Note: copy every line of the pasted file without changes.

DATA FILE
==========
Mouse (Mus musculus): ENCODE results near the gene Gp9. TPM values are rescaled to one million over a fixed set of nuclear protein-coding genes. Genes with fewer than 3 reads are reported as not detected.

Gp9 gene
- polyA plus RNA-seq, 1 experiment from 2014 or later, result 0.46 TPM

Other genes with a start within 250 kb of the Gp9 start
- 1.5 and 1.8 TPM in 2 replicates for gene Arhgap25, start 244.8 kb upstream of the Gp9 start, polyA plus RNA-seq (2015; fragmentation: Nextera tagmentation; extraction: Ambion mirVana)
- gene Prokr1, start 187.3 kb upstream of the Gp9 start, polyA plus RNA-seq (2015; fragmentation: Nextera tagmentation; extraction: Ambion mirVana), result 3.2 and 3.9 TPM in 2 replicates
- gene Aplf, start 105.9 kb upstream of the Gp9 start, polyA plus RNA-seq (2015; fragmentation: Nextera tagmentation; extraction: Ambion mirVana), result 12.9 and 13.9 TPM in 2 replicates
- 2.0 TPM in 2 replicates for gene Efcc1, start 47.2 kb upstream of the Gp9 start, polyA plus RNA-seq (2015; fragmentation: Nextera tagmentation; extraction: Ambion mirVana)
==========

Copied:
Mouse (Mus musculus): ENCODE results near the gene Gp9. TPM values are rescaled to one million over a fixed set of nuclear protein-coding genes. Genes with fewer than 3 reads are reported as not detected.

Gp9 gene
- polyA plus RNA-seq, 1 experiment from 2014 or later, result 0.46 TPM

Other genes with a start within 250 kb of the Gp9 start
- 1.5 and 1.8 TPM in 2 replicates for gene Arhgap25, start 244.8 kb upstream of the Gp9 start, polyA plus RNA-seq (2015; fragmentation: Nextera tagmentation; extraction: Ambion mirVana)
- gene Prokr1, start 187.3 kb upstream of the Gp9 start, polyA plus RNA-seq (2015; fragmentation: Nextera tagmentation; extraction: Ambion mirVana), result 3.2 and 3.9 TPM in 2 replicates
- gene Aplf, start 105.9 kb upstream of the Gp9 start, polyA plus RNA-seq (2015; fragmentation: Nextera tagmentation; extraction: Ambion mirVana), result 12.9 and 13.9 TPM in 2 replicates
- 2.0 TPM in 2 replicates for gene Efcc1, start 47.2 kb upstream of the Gp9 start, polyA plus RNA-seq (2015; fragmentation: Nextera tagmentation; extraction: Ambion mirVana)